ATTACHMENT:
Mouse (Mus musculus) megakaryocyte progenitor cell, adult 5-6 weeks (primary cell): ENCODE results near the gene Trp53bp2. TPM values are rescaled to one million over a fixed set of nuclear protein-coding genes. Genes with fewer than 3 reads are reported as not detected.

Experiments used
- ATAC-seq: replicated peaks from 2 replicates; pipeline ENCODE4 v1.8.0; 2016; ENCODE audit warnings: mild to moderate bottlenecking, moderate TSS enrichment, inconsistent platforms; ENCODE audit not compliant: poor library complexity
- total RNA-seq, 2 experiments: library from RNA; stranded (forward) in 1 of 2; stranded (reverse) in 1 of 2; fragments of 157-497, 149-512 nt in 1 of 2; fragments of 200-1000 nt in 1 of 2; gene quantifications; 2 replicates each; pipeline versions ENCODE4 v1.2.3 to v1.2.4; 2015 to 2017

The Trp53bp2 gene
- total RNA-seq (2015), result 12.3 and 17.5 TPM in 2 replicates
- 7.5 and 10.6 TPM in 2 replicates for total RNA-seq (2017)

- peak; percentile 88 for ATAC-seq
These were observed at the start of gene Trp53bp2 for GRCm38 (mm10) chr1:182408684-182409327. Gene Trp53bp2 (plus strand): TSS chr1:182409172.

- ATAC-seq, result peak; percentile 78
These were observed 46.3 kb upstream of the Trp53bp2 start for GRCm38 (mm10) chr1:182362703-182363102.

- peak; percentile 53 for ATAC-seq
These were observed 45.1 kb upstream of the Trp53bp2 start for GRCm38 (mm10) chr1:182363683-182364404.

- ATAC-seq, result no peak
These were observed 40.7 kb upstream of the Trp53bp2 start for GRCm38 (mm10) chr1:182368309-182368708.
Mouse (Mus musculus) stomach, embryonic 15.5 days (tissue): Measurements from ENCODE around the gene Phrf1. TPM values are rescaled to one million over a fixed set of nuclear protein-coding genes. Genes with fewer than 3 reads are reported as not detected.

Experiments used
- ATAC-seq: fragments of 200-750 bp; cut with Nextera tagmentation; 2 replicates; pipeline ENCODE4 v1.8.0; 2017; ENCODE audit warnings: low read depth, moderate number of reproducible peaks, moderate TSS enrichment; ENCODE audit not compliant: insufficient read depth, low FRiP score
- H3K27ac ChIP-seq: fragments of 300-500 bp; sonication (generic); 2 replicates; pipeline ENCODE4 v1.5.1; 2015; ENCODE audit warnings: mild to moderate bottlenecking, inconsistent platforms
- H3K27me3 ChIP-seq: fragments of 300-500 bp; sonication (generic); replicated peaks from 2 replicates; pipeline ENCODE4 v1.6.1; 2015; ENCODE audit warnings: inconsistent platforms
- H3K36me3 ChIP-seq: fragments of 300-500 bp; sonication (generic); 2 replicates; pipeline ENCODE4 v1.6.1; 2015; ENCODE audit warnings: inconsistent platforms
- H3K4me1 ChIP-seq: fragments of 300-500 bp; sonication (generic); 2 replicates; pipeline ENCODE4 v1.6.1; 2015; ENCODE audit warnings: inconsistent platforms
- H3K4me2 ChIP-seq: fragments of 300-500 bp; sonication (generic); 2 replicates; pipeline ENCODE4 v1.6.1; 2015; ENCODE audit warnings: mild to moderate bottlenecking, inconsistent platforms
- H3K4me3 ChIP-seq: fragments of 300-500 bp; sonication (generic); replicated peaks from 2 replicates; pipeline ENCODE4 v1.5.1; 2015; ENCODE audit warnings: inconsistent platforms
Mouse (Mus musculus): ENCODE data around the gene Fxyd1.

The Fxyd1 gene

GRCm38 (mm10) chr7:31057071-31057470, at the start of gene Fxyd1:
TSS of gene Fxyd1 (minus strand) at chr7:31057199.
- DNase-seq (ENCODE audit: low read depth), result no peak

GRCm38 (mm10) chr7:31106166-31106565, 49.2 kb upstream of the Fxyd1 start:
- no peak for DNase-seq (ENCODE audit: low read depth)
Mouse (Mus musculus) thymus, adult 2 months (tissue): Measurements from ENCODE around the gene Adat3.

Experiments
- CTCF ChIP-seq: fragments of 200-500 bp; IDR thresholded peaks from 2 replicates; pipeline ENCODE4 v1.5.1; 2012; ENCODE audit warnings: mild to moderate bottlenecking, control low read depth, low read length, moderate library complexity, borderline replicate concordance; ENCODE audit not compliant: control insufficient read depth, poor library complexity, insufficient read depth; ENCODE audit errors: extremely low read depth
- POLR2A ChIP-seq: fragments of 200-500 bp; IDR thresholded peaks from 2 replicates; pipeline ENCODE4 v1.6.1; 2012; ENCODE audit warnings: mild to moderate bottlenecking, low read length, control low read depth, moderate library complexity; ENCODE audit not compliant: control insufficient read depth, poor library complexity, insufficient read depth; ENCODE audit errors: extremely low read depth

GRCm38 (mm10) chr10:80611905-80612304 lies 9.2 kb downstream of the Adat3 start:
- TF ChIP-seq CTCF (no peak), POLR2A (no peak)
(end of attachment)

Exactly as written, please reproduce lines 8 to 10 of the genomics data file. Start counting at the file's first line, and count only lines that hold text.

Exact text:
- peak; percentile 88 for ATAC-seq
These were observed at the start of gene Trp53bp2 for GRCm38 (mm10) chr1:182408684-182409327. Gene Trp53bp2 (plus strand): TSS chr1:182409172.

- ATAC-seq, result peak; percentile 78